The Casual Culture Of Violence Against Women

How Denial, Power Dynamics And Bullying Undermine Safety And Justice
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Illustration by Kristian Knutsen; image via Backbone Campaign (CC BY 2.0)

U.S. culture steeps people in casual references to rape and domestic violence, and these attitudes end up deepening the trauma victims of these crimes face. Incidents like a sexual assault and kidnapping reported in Marathon County in December may seem like horrific aberrations met with swift justice, but they take place against a cultural backdrop that normalizes violence against women and makes it harder for victims to put their lives back together.

Jane Graham Jennings, executive director of The Women's Community in Wausau, and Paul Clarke, a criminal justice instructor at Northcentral Technical College's School of Public Safety, discussed this issue on the Jan. 5, 2017 edition of Wisconsin Public Radio's Route 51.

That backdrop is often referred to rape culture, which the Marshall University Women's Center defines as "an environment in which rape is prevalent and in which sexual violence against women is normalized and excused in the media and popular culture."

As Route 51 host Glen Moberg mentioned in the interview, some people dismiss the concept of rape culture, because sexual assault is a crime and convicted rapists are often vilified. But both Clarke and Jennings illustrated how commonly held attitudes and popular entertainment casually treat violence against women, and how discussions about sexual assault can devolve into blaming the victim.

From a criminal-justice perspective, what the victim did is irrelevant, said Clarke, who investigated sexual assaults in his earlier career as a police officer.

"If you had a car and it was stolen, we probably wouldn't be having a conversation about where you parked it or 'Why'd you have such a nice car?' … [or] 'It's the number-one stolen car in America, why were you driving that thing?'" he noted.

Jennings said that all sorts of denial can kick in when someone is accused of sexual assault. Moberg cited examples of powerful, high-profile people like President-elect Donald Trump, who was caught up on tape bragging about sexual assault, and former President Bill Clinton, who has been accused of it, though Jennings noted the issue is universal and transcends partisan politics.

"We rationalize those things away so that we can support our own beliefs about something because we like that person," she said.

Denial is just as relevant when an assault involves an accusation against a family member, friend or neighbor. 

"We don't understand or want to accept the fact that people will do this by intent," Jennings noted. "People who commit these crimes are people who we know and care about."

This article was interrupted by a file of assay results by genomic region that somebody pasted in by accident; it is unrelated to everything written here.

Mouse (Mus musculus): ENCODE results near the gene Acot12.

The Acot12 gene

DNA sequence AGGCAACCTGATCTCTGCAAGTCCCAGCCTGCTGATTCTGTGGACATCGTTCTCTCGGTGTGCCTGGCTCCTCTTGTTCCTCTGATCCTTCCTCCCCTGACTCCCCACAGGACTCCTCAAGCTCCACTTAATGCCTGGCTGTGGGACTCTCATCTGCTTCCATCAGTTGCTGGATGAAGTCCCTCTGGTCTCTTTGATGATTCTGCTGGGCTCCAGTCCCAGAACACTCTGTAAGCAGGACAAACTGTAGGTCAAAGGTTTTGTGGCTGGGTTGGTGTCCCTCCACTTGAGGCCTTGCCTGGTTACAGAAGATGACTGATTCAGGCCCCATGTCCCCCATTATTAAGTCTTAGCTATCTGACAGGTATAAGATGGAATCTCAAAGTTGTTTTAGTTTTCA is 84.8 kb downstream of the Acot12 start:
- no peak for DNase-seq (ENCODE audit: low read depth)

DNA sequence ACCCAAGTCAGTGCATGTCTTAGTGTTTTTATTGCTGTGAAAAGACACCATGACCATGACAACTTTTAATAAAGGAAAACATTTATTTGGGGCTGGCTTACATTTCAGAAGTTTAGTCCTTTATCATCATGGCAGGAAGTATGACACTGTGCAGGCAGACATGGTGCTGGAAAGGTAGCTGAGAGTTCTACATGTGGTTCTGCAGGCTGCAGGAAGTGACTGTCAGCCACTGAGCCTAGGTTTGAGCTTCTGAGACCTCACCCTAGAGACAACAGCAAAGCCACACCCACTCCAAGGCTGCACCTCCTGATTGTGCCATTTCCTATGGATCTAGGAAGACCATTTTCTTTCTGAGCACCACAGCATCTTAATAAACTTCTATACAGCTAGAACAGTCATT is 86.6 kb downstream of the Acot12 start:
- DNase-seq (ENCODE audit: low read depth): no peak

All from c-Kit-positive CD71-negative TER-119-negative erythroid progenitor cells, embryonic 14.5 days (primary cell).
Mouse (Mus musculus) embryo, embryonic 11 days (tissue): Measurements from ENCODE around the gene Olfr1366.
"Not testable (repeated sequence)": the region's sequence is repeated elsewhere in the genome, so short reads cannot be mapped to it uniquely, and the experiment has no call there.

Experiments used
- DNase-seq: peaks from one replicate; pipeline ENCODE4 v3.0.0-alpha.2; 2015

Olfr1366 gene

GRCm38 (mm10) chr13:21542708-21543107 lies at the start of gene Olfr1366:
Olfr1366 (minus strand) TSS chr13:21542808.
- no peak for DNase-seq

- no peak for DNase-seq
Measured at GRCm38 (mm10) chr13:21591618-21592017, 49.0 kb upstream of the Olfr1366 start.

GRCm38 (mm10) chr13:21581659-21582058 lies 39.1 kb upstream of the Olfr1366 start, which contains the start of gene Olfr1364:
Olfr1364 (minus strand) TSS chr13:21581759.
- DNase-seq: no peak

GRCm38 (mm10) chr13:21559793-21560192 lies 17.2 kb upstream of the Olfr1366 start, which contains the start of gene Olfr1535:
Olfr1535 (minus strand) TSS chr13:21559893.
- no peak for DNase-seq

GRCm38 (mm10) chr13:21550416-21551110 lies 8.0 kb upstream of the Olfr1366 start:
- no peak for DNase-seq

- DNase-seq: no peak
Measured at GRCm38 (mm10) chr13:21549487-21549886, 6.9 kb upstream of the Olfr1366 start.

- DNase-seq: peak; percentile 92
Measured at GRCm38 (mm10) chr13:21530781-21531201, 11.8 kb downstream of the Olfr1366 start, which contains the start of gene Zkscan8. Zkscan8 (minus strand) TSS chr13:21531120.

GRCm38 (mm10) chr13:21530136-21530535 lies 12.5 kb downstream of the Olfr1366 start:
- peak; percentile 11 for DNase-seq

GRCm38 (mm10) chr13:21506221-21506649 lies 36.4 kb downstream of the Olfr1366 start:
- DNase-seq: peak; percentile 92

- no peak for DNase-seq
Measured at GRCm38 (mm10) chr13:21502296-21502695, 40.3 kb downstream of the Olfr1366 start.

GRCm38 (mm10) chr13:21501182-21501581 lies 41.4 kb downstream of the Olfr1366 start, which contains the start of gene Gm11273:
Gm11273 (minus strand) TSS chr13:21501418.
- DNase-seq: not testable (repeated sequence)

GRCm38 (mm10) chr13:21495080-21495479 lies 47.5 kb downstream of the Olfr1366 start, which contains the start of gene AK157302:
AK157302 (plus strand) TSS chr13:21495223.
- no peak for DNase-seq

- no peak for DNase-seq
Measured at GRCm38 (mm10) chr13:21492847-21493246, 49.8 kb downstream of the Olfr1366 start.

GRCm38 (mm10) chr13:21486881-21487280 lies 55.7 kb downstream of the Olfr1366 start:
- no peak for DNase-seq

People can tend to misunderstand the basic nature of sexual assault and domestic abuse, and overlook the fact that these crimes leave lasting, profound psychological damage, Jennings explained. To illustrate how often people minimize the harm done to sexual assault victims, she pointed to the case of convicted rapist Brock Turner, whose father lamented that his son had to go to prison over "20 minutes of action."

"When someone is sexually assaulted, the thing that we believe to be true, which is 'I have control over one thing myself' … that control has been stolen, and it changes the entire dynamic of the way that victim views the world," Jennings said.

Above all, it's about power.

"This is not a crime about passion and 'I'm overwhelmed with lust,'" Clarke said. "It's a crime about taking power and control away from people."

That power dynamic is a big part of what makes domestic violence situations incredibly dangerous and at times fatal. One service that Jennings' organization provides is helping women make a plan for staying safe while in the process of leaving an abusive partner.

"In domestic violence, yes, the most dangerous time for someone is when they have decided to leave or after they have left, because the tie of control has been broken, and the person who is hurting them and wants to control them is saying, 'I will control you and you can't leave me,'" she said.

Of course, victims seeking justice are subjected to yet more trauma, and that in turn can deter their reporting of sexual assaults. Clarke said that law-enforcement officers — obligated to treat people as innocent until proven guilty — should treat victims with an attitude of believing them and trying to help them.

"Not being believed is the biggest factor that hampers and halts someone's recovery," Jennings said.

Much of the cultural conditioning around sexual assault begins in childhood, Jennings explained. For instance, bullying might not always have a sexual component, but it normalizes the idea of touching another person without their consent. And when children report sexual assault to adults, they tend to be dismissed, often because the perpetrator is someone respected within their family or community. That’s another example, she noted, of the inclination toward denial.

Detailing prevention efforts by The Women's Community, Jennings pointed to childhood as an important place to try and break the cycle.

"What we tell children is, you keep telling until some adult listens," she said.

Jennings stressed that all 72 counties in Wisconsin have resources for victims — the Wisconsin Eastern Probation Office has compiled a list of rape crisis centers, and the Wisconsin Coalition Against Domestic Violence provides a directory of its members and their services.

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